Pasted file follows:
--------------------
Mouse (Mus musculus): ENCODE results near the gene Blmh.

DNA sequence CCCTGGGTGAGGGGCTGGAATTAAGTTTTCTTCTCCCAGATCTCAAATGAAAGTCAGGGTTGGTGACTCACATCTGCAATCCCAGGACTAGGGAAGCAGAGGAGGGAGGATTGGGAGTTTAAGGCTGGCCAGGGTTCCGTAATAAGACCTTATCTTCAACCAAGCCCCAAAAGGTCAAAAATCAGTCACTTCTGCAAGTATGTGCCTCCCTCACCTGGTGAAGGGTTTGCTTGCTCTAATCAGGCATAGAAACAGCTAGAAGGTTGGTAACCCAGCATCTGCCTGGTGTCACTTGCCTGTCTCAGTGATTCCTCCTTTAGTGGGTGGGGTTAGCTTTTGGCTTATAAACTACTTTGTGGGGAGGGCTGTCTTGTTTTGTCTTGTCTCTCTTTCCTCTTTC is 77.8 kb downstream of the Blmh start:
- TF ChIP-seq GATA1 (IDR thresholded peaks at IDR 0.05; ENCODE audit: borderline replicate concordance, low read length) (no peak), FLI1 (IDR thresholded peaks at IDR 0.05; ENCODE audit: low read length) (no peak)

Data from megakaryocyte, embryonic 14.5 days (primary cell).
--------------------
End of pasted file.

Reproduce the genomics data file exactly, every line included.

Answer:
Mouse (Mus musculus): ENCODE results near the gene Blmh.

DNA sequence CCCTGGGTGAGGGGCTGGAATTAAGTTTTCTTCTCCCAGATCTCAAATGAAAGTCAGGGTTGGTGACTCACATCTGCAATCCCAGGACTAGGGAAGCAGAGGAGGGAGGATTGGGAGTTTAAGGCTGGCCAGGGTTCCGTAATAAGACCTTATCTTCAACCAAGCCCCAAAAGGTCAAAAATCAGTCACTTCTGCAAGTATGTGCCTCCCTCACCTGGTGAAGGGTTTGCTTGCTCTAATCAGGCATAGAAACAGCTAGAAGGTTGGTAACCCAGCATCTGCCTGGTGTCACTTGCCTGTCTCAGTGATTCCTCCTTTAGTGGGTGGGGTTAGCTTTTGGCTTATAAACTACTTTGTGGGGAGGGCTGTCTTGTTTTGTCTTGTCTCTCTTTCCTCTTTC is 77.8 kb downstream of the Blmh start:
- TF ChIP-seq GATA1 (IDR thresholded peaks at IDR 0.05; ENCODE audit: borderline replicate concordance, low read length) (no peak), FLI1 (IDR thresholded peaks at IDR 0.05; ENCODE audit: low read length) (no peak)

Data from megakaryocyte, embryonic 14.5 days (primary cell).